“So, we can look at that and we can then combine the bank’s data with external data sources that contain corporate information. Typically, human trafficking, like most crime, is done through corporate entities.”

“We have found terrorist cells that were plotting to execute an atrocity on national soil”

Bell described a real-world scenario where following a confirmed criminal led to uncovering a new human trafficking ring.

“In a case that we found for a large European bank, we found that there was a confirmed human trafficker who had been arrested and gone to jail, but before he went to jail he was based somewhere in Eastern Europe trafficking girls into the UK, and he had some logistic companies — think freight, lorry types of companies — and he had entertainment companies in London, and we could see, through his network of accomplices and all these people that had been arrested and gone to jail, we could see that old network of connected businesses and what we saw is that once he got released from jail, guess what he did?

“He set up some new logistics companies, so we looked at his new companies being registered, and we found new [entertainment companies], and he was basically just setting up his operation all over again.”

By looking at the human trafficker’s connections, acquaintances, business dealings, and money trail, Quantexa was able to uncover the new operation.

Passionately Engaged in ‘The Fight’

uncovering human trafficking

“As a company we are actively engaged where we can in ‘the fight.’ We’re incredibly passionate in not allowing this to occur,” said Bell.

With the typologies created, Bell has a stark warning for those who are thinking of returning to a life of crime:

“We know you are a bad person. If you continue to do business in the same way you’ve done before, we know what you’re doing, and we’re going to shut you down”

“We’re working with NGOs and data providers to help combat this.”

Uncovering a human trafficking operation is an incredible feat, but what happens once these heinous people are identified? Who goes after them?

“All the typologies and scenarios are run at the banks, so they have investigation teams in their AML departments or in their intelligence units that basically investigate these particular irregularities, and the things that we find could be human trafficking for labor, could be sex trafficking, and it could be terrorism.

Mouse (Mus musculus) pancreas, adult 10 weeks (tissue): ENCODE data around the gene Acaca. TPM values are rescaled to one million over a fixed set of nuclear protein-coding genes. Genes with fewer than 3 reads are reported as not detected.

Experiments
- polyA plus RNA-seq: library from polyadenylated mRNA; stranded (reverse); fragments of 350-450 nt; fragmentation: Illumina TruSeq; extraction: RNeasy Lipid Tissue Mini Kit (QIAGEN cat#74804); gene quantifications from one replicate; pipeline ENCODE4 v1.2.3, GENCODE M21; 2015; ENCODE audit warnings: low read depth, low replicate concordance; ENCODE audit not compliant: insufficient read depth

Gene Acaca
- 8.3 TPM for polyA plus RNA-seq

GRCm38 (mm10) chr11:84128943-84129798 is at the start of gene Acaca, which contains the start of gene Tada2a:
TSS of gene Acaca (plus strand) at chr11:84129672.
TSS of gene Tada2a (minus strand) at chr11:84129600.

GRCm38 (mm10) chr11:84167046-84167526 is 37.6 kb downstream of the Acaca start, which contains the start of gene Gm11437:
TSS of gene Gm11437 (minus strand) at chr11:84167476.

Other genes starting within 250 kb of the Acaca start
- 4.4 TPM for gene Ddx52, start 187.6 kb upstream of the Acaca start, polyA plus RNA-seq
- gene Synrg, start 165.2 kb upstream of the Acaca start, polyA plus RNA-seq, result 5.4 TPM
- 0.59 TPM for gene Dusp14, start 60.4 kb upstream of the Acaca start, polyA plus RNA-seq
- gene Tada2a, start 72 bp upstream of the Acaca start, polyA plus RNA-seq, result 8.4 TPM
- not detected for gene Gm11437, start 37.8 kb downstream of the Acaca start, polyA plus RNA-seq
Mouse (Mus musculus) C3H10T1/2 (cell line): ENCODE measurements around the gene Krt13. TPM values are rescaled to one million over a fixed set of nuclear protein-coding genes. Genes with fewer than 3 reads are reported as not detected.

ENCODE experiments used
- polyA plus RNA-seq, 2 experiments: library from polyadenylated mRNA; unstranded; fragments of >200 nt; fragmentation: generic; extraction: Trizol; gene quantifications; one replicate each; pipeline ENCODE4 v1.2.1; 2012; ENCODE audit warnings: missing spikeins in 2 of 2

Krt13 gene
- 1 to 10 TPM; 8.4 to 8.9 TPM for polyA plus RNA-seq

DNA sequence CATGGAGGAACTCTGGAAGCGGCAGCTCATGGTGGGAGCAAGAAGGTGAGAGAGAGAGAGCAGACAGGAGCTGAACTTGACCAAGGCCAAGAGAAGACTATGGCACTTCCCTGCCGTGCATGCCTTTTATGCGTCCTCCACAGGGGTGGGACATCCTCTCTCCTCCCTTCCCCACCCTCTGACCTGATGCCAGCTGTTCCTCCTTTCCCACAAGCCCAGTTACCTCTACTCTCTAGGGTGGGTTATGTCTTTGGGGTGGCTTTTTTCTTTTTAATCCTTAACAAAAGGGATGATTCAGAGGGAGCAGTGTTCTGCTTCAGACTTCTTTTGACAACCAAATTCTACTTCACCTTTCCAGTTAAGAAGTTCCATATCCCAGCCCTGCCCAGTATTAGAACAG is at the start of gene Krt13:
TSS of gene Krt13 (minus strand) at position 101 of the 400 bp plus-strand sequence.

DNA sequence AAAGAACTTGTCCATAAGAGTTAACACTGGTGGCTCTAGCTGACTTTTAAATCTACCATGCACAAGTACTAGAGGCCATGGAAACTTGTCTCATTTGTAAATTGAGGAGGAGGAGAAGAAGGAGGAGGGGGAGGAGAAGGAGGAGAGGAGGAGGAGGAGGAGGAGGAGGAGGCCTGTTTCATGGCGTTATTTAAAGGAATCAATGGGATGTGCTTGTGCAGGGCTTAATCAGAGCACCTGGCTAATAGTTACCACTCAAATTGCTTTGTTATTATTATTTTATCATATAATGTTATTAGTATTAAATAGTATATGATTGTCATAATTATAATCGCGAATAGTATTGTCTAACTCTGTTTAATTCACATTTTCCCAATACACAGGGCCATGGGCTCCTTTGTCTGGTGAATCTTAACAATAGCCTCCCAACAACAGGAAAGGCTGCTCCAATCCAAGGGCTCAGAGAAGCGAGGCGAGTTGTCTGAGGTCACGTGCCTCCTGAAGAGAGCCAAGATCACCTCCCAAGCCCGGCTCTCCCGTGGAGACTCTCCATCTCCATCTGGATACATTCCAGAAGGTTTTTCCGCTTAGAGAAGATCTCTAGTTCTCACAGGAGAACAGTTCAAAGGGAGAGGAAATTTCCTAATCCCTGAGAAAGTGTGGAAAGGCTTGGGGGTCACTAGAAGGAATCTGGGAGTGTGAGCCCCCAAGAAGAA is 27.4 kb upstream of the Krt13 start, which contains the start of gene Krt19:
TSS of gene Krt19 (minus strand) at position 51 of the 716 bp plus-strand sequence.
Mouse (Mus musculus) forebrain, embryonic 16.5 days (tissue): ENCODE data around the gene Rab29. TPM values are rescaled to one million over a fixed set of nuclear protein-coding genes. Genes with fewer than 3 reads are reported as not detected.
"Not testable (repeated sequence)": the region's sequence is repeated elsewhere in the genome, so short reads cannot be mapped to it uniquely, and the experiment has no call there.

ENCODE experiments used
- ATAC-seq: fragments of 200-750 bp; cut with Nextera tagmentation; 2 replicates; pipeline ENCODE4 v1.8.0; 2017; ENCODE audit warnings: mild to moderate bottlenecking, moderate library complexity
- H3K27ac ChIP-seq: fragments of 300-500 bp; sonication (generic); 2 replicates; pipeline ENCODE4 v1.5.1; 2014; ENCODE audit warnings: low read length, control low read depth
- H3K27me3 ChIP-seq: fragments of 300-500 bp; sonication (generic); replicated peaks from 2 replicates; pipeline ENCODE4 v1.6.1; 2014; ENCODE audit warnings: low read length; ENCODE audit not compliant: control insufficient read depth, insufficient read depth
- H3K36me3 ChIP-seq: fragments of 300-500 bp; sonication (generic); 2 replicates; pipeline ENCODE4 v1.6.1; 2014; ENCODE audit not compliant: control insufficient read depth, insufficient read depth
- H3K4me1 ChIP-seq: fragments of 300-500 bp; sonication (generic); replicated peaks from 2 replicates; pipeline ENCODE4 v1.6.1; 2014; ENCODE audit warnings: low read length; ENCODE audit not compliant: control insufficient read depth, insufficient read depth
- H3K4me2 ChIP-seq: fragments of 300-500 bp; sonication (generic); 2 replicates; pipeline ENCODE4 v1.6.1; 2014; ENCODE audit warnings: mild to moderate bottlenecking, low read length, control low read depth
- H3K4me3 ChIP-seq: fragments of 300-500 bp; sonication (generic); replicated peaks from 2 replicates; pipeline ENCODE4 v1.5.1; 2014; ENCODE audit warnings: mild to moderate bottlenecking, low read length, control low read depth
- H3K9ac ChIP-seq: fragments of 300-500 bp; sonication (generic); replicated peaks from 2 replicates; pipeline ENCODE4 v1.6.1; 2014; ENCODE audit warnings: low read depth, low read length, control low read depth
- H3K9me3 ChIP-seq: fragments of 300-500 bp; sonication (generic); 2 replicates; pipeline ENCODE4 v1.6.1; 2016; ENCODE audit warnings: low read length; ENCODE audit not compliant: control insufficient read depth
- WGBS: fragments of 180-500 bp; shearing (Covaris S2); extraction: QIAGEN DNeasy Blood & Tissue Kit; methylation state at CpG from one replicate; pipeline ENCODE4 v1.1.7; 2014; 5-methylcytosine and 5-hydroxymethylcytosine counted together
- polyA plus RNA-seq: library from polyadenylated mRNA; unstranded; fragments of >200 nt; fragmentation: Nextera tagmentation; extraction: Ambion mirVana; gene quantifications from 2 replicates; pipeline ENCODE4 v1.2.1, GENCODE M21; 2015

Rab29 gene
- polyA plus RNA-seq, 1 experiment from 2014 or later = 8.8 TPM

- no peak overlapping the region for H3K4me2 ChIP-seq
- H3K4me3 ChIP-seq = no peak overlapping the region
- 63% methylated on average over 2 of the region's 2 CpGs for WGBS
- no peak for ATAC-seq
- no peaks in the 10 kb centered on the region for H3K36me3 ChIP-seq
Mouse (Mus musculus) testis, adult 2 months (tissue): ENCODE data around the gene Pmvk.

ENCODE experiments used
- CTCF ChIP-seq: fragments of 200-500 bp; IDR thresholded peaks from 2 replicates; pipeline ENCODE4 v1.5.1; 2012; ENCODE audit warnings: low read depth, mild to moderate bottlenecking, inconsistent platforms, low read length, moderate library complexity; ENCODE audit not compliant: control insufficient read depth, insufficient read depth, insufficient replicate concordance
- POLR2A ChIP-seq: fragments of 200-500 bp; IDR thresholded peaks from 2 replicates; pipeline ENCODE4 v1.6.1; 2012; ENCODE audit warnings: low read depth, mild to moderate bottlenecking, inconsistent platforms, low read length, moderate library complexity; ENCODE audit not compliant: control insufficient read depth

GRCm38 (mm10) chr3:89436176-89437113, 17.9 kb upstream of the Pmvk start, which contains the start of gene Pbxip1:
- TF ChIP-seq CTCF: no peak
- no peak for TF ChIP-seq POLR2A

“We have found terrorist cells that were plotting to execute an atrocity on national soil. These teams are equipped to understand what threat is actually becoming apparent and then to do something about it.”

In a nutshell, Bell explained:

“It’s a combination of following the money, but also understanding the social connections and relationships across a lot of data sources. The key that we find is a bit like threading the needle. You get one piece of information from the bank, another bit of information from the transactions, some more information from the credit bureau, another one from an NGO, and when you start to combine that data, you find that these things are all linked together, and then you can say that this particular set of relationships — when we build them as connections or graphs — indicate something material — human trafficking, sex trafficking, exploitation, and even terrorism.”

Human Trafficking Worldwide

uncovering human trafficking

Last week US President Donald Trump signed the Trafficking Victims Protection Reauthorization Act and declared January, 2019 as “National Slavery and Human Trafficking Prevention Month.”

This is in addition to the Abolish Human Trafficking Act signed in December, along with the Frederick Douglass Trafficking Victims Prevention and Protection Reauthorization Act, authorizing $430 million to fight sex and labor trafficking.

According to the United Nations, “Human trafficking affects every country of the world, as countries of origin, transit or destination – or even a combination of all. […] Europe is the destination for victims from the widest range of destinations, while victims from Asia are trafficked to the widest range of destinations. The Americas are prominent both as the origin and destination of victims of human trafficking.”

For Quantexa the fight against human trafficking is one piece in an overall trend that leads to more ethical decisions across the spectrum.

“If you expand the human trafficking topic, it starts to move into things like corporate social responsibility like looking into supply chains, finding out if a company has bonded labor, is it meeting ethical standards, and all the CSR is an extension of this,” said Bell.

Quantexa believes that every organization has an ethical obligation to do everything it can to fight financial crime. It also believes the foundation to doing this effectively, and achieving strategic business objectives, is to better understand your customers, their relationships and their behaviors.

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Tim Hinchliffe
Tim Hinchliffe is the editor of The Sociable. His passions include writing about how technology impacts society and the parallels between Artificial Intelligence and Mythology. Previously, he was a reporter for the Ghanaian Chronicle in West Africa and an editor at Colombia Reports in South America. tim@sociable.co